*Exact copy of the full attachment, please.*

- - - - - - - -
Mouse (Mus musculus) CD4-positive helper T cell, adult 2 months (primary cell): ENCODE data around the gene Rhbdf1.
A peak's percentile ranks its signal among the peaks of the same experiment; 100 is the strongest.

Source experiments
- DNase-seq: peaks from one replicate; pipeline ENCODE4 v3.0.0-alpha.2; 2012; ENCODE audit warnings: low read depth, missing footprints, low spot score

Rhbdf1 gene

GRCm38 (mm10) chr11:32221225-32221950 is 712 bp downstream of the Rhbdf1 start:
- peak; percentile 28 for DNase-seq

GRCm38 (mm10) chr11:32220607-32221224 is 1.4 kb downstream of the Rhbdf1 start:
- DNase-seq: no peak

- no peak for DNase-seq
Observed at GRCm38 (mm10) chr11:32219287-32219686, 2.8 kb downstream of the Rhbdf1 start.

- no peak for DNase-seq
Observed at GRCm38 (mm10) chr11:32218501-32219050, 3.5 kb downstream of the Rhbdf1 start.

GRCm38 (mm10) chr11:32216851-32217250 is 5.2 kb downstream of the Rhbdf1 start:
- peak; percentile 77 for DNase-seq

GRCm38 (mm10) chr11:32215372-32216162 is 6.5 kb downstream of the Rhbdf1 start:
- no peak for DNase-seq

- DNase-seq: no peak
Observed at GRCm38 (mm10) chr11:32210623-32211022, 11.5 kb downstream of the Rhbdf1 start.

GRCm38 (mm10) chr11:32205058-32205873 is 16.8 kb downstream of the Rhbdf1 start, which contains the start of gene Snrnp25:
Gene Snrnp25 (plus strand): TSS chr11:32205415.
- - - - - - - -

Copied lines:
Mouse (Mus musculus) CD4-positive helper T cell, adult 2 months (primary cell): ENCODE data around the gene Rhbdf1.
A peak's percentile ranks its signal among the peaks of the same experiment; 100 is the strongest.

Source experiments
- DNase-seq: peaks from one replicate; pipeline ENCODE4 v3.0.0-alpha.2; 2012; ENCODE audit warnings: low read depth, missing footprints, low spot score

Rhbdf1 gene

GRCm38 (mm10) chr11:32221225-32221950 is 712 bp downstream of the Rhbdf1 start:
- peak; percentile 28 for DNase-seq

GRCm38 (mm10) chr11:32220607-32221224 is 1.4 kb downstream of the Rhbdf1 start:
- DNase-seq: no peak

- no peak for DNase-seq
Observed at GRCm38 (mm10) chr11:32219287-32219686, 2.8 kb downstream of the Rhbdf1 start.

- no peak for DNase-seq
Observed at GRCm38 (mm10) chr11:32218501-32219050, 3.5 kb downstream of the Rhbdf1 start.

GRCm38 (mm10) chr11:32216851-32217250 is 5.2 kb downstream of the Rhbdf1 start:
- peak; percentile 77 for DNase-seq

GRCm38 (mm10) chr11:32215372-32216162 is 6.5 kb downstream of the Rhbdf1 start:
- no peak for DNase-seq

- DNase-seq: no peak
Observed at GRCm38 (mm10) chr11:32210623-32211022, 11.5 kb downstream of the Rhbdf1 start.

GRCm38 (mm10) chr11:32205058-32205873 is 16.8 kb downstream of the Rhbdf1 start, which contains the start of gene Snrnp25:
Gene Snrnp25 (plus strand): TSS chr11:32205415.